Saturday, March 30, 2019

Business Recorder Editorial March 30, 2019

Relief and mobilisation

The Supreme Court (SC) on March 26, 2019 has granted six weeks bail to Nawaz Sharif on medical grounds, thereby overturning the Islamabad High Court’s (IHC’s) rejection of it, and the Lahore High Court (LHC) has ordered the removal of Shahbaz Sharif’s name from the Exit Control List (ECL). This double relief to the Sharif brothers has evoked a sigh of relief from their family and bouts of joy amongst their party cadres. The SC examined Nawaz Sharif’s medical records and the recommendations of five medical boards that had examined him since his imprisonment, all of which pointed to his health complications regarding heart, kidneys, diabetes and blood pressure. They unanimously recommended certain procedures that required proper medical facilities to the satisfaction of the patient. Despite being shunted around various hospitals for weeks, Nawaz Sharif had finally refused this medical merry-go-round. The government in this period had been unsympathetic to the prisoner’s plight and continued to taunt him with the mantra of ‘No NRO’ and ‘Do you want to be treated abroad?’. The SC having examined the expert medical opinion and found it concurring on Nawaz Sharif’s required treatment, allowed six weeks bail (two short of what Nawaz Sharif’s lawyers had requested) with the provisos that he could not travel out of the country, would have to surrender to custody at the end of the period, and could apply for an extension of his bail period to the IHC if further treatment was required. If during the six weeks period the IHC decided Nawaz Sharif’s appeal against his conviction and imprisonment by an accountability court, the order of the IHC would hold the field. As a consequence of the SC order, Nawaz Sharif has returned home from Kot Lakhpat Jail and started his treatment. Meanwhile the LHC found no merit in the National Accountability Bureau’s (NAB’s) justifications for putting Shahbaz Sharif’s name on the ECL after he had been granted bail in two references against him. The court was satisfied that the track record of Shahbaz Sharif showed he had cooperated with NAB in all the cases pressed against him. Meanwhile Chairman Pakistan People’s Party (PPP) Bilawal Bhutto Zardari has embarked on his train march from Karachi to Larkana as preparation for the upcoming April 4 death anniversary of Zulfikar Ali Bhutto. Along the way, at scheduled and some unscheduled stops, Bilawal has been addressing teeming crowds of supporters in an aggressive tone towards the government as part of what appears to be a mass mobilisation against the perceived victimisation of the opposition through NAB, etc. Although the train march, dubbed 'Caravan-i-Bhutto', evokes memories of the memorable train marches of the past, especially those mounted by Bilawal's grandfather, they can only justify such a comparison if the wider public, not just PPP jiyalas (committed workers), join in.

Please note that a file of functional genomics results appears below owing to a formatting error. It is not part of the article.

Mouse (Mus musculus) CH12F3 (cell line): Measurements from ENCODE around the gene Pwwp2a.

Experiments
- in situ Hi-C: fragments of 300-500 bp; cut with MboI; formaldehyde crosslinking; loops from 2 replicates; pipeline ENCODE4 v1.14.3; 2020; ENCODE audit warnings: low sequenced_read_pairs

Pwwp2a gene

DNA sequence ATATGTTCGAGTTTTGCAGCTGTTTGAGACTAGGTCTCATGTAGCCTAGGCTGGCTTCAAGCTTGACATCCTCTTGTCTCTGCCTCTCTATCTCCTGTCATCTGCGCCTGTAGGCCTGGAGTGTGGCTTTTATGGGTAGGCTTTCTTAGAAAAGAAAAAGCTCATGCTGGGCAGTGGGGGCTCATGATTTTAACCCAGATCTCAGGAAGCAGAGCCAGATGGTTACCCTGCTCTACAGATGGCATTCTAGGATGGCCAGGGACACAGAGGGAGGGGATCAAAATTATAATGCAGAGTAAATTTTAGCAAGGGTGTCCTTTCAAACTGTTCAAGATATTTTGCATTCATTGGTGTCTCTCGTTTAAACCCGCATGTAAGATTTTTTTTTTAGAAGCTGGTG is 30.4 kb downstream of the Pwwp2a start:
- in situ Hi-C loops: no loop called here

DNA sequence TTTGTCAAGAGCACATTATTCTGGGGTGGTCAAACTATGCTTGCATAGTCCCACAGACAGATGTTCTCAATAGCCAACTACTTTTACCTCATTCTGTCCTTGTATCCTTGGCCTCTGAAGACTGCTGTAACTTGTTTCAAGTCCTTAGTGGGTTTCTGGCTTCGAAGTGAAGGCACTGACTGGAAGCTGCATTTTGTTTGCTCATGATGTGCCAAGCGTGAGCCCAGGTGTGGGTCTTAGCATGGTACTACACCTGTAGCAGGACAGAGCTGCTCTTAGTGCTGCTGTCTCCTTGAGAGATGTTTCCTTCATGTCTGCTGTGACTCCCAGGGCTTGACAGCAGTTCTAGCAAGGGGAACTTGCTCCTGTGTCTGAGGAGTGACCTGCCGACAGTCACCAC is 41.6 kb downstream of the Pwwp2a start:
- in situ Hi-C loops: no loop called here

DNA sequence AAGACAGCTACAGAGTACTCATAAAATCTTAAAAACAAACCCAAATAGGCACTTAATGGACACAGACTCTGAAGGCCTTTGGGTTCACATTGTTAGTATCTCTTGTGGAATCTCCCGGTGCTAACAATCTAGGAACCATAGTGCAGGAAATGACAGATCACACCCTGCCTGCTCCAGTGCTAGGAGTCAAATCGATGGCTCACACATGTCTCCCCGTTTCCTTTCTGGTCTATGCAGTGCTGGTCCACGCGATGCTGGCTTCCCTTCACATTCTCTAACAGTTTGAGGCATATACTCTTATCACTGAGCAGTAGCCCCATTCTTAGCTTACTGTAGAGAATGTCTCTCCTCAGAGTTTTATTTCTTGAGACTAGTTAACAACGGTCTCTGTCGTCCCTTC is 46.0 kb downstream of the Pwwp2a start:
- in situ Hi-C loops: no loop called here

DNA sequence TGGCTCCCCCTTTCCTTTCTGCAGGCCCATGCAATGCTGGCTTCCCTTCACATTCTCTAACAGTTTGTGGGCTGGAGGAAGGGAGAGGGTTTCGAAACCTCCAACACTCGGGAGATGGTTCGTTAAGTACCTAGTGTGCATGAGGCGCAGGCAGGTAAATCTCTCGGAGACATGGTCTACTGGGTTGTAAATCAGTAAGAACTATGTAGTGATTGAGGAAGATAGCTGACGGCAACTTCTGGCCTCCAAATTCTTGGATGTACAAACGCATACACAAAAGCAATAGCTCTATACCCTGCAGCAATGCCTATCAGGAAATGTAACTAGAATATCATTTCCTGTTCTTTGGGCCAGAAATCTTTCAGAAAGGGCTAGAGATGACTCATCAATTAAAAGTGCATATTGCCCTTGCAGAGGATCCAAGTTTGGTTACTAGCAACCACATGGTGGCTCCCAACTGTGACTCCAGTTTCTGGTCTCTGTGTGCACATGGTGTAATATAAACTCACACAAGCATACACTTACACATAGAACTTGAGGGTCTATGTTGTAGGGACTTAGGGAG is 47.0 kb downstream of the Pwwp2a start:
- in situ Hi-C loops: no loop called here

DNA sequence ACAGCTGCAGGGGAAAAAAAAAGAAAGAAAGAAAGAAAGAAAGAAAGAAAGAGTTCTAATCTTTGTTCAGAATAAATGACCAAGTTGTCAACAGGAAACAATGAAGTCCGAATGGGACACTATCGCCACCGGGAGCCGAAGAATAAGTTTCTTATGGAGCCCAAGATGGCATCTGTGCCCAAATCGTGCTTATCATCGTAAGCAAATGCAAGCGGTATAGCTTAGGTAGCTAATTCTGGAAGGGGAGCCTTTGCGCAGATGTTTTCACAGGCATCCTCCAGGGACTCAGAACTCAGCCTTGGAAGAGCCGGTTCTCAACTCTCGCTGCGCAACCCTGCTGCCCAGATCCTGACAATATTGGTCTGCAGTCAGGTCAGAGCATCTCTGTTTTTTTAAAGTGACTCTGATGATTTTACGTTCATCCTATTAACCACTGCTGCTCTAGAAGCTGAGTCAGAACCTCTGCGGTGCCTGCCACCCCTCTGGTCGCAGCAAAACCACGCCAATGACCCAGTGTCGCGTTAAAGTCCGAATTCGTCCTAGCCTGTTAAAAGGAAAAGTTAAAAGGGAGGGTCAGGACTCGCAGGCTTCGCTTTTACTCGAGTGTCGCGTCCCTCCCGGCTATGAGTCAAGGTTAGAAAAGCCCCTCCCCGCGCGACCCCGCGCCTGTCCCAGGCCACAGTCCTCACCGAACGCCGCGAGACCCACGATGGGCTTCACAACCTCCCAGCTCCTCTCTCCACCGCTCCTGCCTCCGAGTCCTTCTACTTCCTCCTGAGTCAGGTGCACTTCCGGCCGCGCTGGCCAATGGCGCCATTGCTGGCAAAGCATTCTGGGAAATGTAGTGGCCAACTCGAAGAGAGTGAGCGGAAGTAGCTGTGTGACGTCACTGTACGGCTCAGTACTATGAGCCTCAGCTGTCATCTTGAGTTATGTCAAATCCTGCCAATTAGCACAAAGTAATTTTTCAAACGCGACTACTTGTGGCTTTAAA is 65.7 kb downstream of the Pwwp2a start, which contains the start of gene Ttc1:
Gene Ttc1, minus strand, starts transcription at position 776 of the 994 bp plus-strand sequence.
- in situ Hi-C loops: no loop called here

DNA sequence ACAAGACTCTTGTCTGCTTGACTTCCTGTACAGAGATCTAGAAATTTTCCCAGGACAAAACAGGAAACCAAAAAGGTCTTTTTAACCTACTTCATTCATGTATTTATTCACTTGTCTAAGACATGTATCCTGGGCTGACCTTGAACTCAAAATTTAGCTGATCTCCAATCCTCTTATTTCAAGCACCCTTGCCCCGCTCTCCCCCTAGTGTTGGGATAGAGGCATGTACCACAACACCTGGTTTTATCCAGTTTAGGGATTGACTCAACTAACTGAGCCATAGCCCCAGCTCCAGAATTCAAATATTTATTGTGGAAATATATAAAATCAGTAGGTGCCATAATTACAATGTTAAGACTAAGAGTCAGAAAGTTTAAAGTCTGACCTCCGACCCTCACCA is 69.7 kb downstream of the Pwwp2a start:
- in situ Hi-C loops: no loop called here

The SC castigated NAB during the proceedings of Nawaz Sharif’s case for inflicting immense stress on those it charges, which is leading people like Brigadier Asad Munir (retd) to commit suicide. The fact is that NAB, under the military dictator Pervez Musharraf’s National Accountability Ordinance (NAO) 1999, has no restrictions on charging or arresting anyone suspected of being guilty of corruption. Not only that, the NAO turns the time honoured judicial principle of ‘innocent until proved guilty’ on its head to ‘guilty until you prove yourself innocent’. Not only do these appear in practice a heavy-handed, draconian, unjust set of provisions, it has led to tragedies like that of Asad Munir. As far as the ECL is concerned, it functions under a non-transparent, arbitrary, open to partisan abuse regime. It is ironic that the PPP and the Pakistan Muslim League-Nawaz (PML-N) are both suffering in opposition because they failed during their successive tenures from 2008 to 2013 and 2013 to 2018 respectively to repeal, undo or modify provisions like Articles 62 and 63, inserted by military dictator Ziaul Haq, or the NAO promulgated by Pervez Musharraf, or the ECL regime that is difficult to make head or tail of. They are therefore being hoist on their own petard of neglect or bowing to religious and other lobbies in expedient fashion. The superior courts’ two verdicts discussed above stand on merit, therefore there is no need to indulge in the conspiracy theory doing the rounds that they represent the tip of an iceberg of some ‘deal’.